The Lincoln Plawg - the blog with footnotes

Politics and law from a British perspective (hence Politics LAW BloG): ''People who like this sort of thing...'' as the Great Man said

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Thursday, March 17, 2005
 

The Powell amendment game


It's a truism (or it should be) that, if one could have combined in one guy the then reputation of Colin Powell with the looks and charm of Adam Clayton Powell, one might have had a viable black presidential candidate back in 2000 - though for the Democrats, obviously.

The elder Powell later in his career was notorious for his loose living - a Negro Bao Dai in some ways. But in 1956 he was a maverick with some clout [1] and unafraid to cause 'trouble' in a legislature where his own party was hardly universally supportive of his aims!

Thus, for instance, he endorsed Eisenhower for president that year. And moved an amendment to a school aid bill conditioning receipt of Federal funds on compliance with court rulings.

The Powell amendment was, I divine from Voteview, made to HR 7535 (School Construction Aid Bill), and voted on as RC 122 on July 5 1956 (which was passed 225-192). Together with subsequent votes on the bill, it is, I learn, a polisci classic, for which many a tree has gone to an early pulping. And for good reason: it's great craic.

There is no in-depth online treatment - none that I have come across, at least. I first took notice of it in the Analyzing Congress book I mentioned recently (Ch 1 p33ff). The closest to detail I've got to is these lecture notes [2]:
Bill was HR 7435 (sic) (the Kelly Bill) to provide $1.6 billion in federal aid for local school construction over four years. The bill was backed by Eisenhower but opposed by Republicans in the House who opposed federal involvement in local issues.

Adam Clayton Powell (D NY) introduced an amendment barring funds from states that failed to comply with Supreme Court decisions (Brown v. Board, 1954, comes to mind).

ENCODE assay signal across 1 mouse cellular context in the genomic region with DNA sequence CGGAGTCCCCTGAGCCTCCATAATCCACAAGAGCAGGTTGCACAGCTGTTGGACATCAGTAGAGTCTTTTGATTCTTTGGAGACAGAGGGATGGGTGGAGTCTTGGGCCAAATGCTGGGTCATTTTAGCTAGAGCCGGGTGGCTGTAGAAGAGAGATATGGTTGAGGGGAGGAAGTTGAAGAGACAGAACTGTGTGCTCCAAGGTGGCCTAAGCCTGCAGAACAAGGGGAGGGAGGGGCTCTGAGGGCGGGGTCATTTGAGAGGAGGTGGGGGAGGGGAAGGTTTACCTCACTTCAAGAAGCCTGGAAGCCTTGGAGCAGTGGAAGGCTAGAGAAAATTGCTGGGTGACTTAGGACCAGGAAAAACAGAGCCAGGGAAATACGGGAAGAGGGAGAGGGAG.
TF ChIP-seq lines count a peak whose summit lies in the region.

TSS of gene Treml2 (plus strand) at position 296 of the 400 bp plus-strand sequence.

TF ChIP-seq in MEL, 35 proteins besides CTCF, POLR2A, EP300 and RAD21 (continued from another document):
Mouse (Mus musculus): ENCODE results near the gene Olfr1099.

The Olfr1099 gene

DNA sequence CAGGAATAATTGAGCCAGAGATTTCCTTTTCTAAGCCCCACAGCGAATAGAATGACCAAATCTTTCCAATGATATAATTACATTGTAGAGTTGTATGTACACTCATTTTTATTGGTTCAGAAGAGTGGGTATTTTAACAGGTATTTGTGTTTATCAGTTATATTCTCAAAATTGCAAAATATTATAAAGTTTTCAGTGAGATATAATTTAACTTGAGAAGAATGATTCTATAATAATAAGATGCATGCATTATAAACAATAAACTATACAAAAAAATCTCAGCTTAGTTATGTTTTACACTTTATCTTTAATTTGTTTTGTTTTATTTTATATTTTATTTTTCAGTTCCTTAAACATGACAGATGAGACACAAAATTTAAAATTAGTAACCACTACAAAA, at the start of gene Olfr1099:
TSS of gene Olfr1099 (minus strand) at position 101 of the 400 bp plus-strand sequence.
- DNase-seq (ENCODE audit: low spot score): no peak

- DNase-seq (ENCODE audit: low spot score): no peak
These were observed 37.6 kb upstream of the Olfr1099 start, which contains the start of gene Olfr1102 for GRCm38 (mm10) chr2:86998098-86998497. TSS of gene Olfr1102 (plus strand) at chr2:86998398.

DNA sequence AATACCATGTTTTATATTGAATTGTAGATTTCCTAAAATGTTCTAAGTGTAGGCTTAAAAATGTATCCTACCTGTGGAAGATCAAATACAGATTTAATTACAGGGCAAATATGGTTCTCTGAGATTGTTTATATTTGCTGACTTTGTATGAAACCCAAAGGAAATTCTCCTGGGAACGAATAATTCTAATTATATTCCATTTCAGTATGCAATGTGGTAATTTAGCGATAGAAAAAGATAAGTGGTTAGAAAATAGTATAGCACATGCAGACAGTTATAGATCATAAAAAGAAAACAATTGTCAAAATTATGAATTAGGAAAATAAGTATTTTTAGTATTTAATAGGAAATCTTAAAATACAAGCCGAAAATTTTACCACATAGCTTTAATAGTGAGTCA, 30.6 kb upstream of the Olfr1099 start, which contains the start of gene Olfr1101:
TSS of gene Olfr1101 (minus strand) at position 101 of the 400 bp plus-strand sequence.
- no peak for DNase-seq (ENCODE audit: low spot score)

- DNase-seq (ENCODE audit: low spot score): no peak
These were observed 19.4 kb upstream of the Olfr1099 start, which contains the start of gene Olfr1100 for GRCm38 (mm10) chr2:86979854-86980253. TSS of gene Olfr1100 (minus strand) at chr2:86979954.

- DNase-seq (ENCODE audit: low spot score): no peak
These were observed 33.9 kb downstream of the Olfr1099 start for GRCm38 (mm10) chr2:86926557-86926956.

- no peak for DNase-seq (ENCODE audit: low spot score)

The interest for polisci types is ascertaining whether the votes on the amendment, and the amended bill, provide evidence of sophisticated voting - that is voting to achieve a desired end-point, even when that vote is ostensibly against the legislator's (or his constituents') principles.

Thus, Northern Dems (favouring both school aid and desegregation) would have voted sophisticatedly if they had voted against the Powell amendment, and thereby defeated it - because the bill, shorn of the amendment, would have passed with Southern Dem votes: they would have been 1-2, which is better than the 0-2 they ended up with [3].

Apparently (Analyzing p42),
The House Democratic leadership enlisted the aid of former-president Harry Truman, whose credentials in opposition to southern segregation were secure, to appeal to Northern Democrats to oppose the Powell amendment. In the end, some liberal Northern Democrats did vote against the Powell amendment, in all likelihood because the appeals to sophisticated voting worked. (There also is evidence that some very conservative Republicans, who were in fact prosegregation, voted for the Powell amendment, to kill the overall bill.) That more did not vote in a sophisticated manner represents practical problems with sophisticated voting. In particular, for a liberal Northern Democrat, who had taken a strong stance against segregation, to oppose the Powell amendment would have required that Northern Democrat to explain his actions to his constituents.

From the pieces I've dredged up online, some fairly heavy-duty math (ie beyond my ken) has been deployed in explicating voting on the Powell amendment at a macro level.

But there seems to be a fair amount of interest in combing the roll call results without the math.

In addition to the vote on the amendment itself, we have RC 123, also on July 5, a motion to recommit [4] which was lost 158-262; and RC 124, also July 5, by which HR 7535 was rejected 194-224.

The bare analysis of voting seems to have promise: for instance, of those who voted in all three roll calls, and voted Yea just once, the numbers are these:

Nay-Nay-Yea: 45
Nay-Yea-Nay: 23
Yea-Nay-Nay: 19

And there seems no very clear pattern in party or section which demarcates the members who selected each one of these three voting strategies. There must, however, have been a reason why votes were cast the way they were: worth an exploratory examination, at least.

It's a sort of political Rubik's cube, I suspect: the fascination comes in the trying, rather than the succeeding!

(It doesn't help that I recognise almost none of these guys' names - nowhere near such a problem with the Senate during the 84th Congress.)

  1. There were, so far as I can ascertain, two other Negro members of the House in 1956: William Dawson (IL-1) and Charles Diggs (MI-13).

  2. On p15a; at least one academic (named) disputes the story as told, apparently.

  3. Of course, since desegregation stood zero chance of passage, the true opportunity cost for Northern Dems was not 1-2, but 1-1.

  4. Motion to recommit, with instructions to substitute the Administration program.

MORE (March 27)

I have a file of spreadsheets analysing the three roll calls at the snappily named Yahoo Group Lincoln Plawg Stuff.


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